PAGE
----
Celebrating Jeezy's divorce is weird
Even though the 'dark meat' comment from Jeannie Mai was admittedly offensive
One of the biggest mysteries in the world to me will never be solved. Easy Rawlins can’t narrow it down. Detective Poirot doesn’t know. And even on Ptolemy Grey’s best day, he’s not going to be able to give me a sufficient answer. I’ll never understand why people celebrate another person’s divorce (or breakup). Unless it’s a Chrisean and Blueface situation and abuse is involved, what is there to gain?
The latest celebration is between Atlanta rapper Jeezy and former talk show host/fashionista Jeannie Mai. Even if you don’t listen to the Ice Cream Man’s music (I 100% do not enjoy it) or loyally follow the now-canceled “The Real” talk show, you’ve probably seen this couple on social media platforms. I’m not even slightly surprised they ended up dating. Jeezy clearly had an eye out for non-black women (“Bad bitch with me and she's mixed breed”). In the same 2012 “Get Right” song, Jeezy even went as far as demanding people “Call me Mel Gibson, got a ‘brave heart’” — even after Mel Gibson went on a racist tirade (“If you get raped by a pack of n***ers, it will be your fault”) with his ex-girlfriend in 2010.
Then comes Jeannie Mai, who made the following statement during an episode of “The Real” a little over a decade ago about dating black men versus white men: “For me, dark meat on the side. White meat keeps me mean and lean.” And the reaction from the crowd and co-hosts Loni Love, Tamera Mowry-Housley and Tamar Braxton was exactly how I reacted. Not only was Jeannie Mai’s comment cringeworthy, but she was absolutely oblivious to how racist this line sounds. She tried to clean it up when Tamar Braxton told her how it sounded, and her “happiest” comment was a car crash too.
Still, with the pattern of some of Jeezy’s early lyrics, it’s not like he was much of a social justice advocate. I expected him to do exactly what he did: give her a pass once these two met and started dating. Apparently, all she had to do was know California rapper E-40’s lyrics and it’s all good from there.
All it takes is a one-on-one conversation and education
Would I, personally, have given a pass to an Asian man if I was dating him and found out he said this? I’m on the fence with this one. If he knew how horrendous his comment was and said it anyway, hard no. But if he was genuinely clueless at how harsh it came across — sorta like me repeatedly telling a story about an Asian college friend who left me chasing her empty car — and was not intending to be ruthless, we’d have to have a one-on-one conversation about how much words matter. In my case, it took a stone-faced Asian gentleman in the crowd for me to realize that my real-life story was also perpetuating a stereotype that completely went over my head.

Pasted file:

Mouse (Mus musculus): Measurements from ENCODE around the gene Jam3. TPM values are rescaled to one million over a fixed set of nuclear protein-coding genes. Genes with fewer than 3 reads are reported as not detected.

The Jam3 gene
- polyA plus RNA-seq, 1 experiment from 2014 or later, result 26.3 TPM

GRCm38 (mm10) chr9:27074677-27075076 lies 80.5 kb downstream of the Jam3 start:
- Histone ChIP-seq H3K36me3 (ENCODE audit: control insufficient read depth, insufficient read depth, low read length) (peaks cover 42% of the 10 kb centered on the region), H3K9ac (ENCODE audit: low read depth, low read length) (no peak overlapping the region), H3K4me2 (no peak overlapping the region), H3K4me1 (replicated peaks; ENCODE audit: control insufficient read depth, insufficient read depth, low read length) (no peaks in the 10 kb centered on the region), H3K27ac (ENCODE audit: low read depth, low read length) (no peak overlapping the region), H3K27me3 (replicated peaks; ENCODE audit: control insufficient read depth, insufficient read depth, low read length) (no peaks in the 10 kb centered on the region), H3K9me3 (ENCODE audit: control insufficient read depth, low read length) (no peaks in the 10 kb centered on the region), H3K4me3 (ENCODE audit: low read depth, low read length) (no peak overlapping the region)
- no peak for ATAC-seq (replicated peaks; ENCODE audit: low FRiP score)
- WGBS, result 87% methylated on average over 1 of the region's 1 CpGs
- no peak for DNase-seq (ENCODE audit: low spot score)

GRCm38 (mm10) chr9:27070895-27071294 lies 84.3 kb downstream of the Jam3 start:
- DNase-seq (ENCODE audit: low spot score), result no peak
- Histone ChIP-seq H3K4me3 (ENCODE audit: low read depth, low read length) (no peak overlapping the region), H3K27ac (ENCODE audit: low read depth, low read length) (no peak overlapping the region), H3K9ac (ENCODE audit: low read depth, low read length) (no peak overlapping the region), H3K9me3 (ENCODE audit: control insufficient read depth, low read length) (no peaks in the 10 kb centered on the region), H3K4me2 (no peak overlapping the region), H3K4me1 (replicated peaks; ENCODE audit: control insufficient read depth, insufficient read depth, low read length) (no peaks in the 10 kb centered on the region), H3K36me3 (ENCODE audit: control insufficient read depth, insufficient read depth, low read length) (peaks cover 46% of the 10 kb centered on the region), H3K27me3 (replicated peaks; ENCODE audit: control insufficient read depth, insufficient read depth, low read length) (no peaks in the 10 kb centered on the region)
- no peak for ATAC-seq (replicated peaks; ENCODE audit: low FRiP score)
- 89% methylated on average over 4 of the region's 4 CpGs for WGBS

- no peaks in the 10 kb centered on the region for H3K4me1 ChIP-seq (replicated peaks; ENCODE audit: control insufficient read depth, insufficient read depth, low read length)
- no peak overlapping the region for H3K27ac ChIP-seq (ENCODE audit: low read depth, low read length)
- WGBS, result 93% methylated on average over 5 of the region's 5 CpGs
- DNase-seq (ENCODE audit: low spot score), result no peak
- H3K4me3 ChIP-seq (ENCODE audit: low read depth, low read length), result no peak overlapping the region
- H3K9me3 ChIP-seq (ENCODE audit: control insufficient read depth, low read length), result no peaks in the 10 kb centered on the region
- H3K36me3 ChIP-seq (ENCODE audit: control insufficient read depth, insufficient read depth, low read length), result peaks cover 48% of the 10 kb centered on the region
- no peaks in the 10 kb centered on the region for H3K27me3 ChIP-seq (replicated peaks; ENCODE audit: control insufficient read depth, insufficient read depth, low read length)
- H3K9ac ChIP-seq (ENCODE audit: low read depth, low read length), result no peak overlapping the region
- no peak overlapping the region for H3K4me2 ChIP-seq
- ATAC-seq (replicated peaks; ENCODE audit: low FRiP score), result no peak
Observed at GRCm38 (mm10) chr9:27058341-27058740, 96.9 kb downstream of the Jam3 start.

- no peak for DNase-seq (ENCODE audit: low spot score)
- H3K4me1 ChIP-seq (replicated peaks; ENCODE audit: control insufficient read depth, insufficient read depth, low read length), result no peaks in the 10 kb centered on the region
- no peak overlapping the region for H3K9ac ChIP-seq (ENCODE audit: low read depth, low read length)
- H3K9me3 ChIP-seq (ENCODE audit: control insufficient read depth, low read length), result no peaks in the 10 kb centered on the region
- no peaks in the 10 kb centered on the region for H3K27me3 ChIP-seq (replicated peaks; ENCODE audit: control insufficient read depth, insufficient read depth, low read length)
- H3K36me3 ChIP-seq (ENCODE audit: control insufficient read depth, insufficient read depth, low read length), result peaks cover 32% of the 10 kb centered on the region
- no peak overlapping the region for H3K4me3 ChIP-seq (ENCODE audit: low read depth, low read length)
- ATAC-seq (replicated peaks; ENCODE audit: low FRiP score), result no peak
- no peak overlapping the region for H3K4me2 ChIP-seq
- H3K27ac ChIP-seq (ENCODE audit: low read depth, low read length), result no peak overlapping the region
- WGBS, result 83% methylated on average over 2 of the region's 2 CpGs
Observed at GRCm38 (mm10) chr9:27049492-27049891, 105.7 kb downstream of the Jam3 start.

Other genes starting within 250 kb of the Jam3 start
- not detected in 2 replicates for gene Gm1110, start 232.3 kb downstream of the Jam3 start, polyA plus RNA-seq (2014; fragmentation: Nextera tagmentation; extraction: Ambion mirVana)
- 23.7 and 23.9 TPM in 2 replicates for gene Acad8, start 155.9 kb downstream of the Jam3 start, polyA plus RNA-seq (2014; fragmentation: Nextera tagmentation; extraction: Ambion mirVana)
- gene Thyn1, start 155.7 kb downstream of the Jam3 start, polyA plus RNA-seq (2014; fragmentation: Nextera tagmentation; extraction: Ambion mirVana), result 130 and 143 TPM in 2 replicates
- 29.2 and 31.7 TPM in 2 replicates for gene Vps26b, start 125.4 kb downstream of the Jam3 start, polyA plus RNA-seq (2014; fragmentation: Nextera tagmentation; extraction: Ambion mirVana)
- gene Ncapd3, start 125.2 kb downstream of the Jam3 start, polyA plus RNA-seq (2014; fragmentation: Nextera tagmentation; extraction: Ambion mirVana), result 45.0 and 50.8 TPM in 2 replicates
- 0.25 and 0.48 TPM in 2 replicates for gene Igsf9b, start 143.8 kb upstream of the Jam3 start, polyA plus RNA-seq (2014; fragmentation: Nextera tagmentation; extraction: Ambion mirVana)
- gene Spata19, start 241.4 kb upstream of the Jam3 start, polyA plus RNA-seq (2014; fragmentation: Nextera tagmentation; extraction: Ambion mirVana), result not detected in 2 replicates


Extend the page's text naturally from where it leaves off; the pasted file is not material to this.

Sometimes people just say dumb comments without ever intending to be racist while other people are abhorrently racist. A one-on-one conversation will quickly allow you to figure out who you’re talking to. I had to have one of these conversations with my former (Asian) landlord about a racist comment one of the (white) tenants made while I was renting a condo from her. She just flat-out didn’t get why I was so irate at him moving across the hall from me.
But I wasn’t in a romantic relationship with the college friend. I wasn’t dating the guy in the crowd. And I didn’t own any property in that condo rental. So in all of these cases, we could all get upset, discuss and go our separate ways. In Jeezy’s case though, he actually fell in love with Jeannie Mai in spite of the comment, married her and had a baby with her — after she spent 11 years in a prior marriage and was vocal about never having children. This wasn’t a flip decision he made to choose a non-black woman and “let her ride the dick like a ten speed.” He clearly wanted to be with this lady. She also apologized publicly for her comment and tried to explain how she meant for it to sound. For me, it is what it is. I wished them (and their gorgeous travels) the best.
Still, some women held a grudge. And these same women are cackling about how she deserved the divorce, offering a shoulder for Jeezy to lean on and immediately going on about how he should date black women anyway. It hasn’t even been two days since the news broke, and they’re celebrating a relationship’s demise. The last time I saw this much of a happy dance was when Keke Palmer and the father of her child were at odds, and once again, this crowd was picking out their favorite pom-poms. (Confession: I still blast the “Boyfriend” video and song all the time, but I also hoped they’d work it out.) I simply do not understand women celebrating breakups.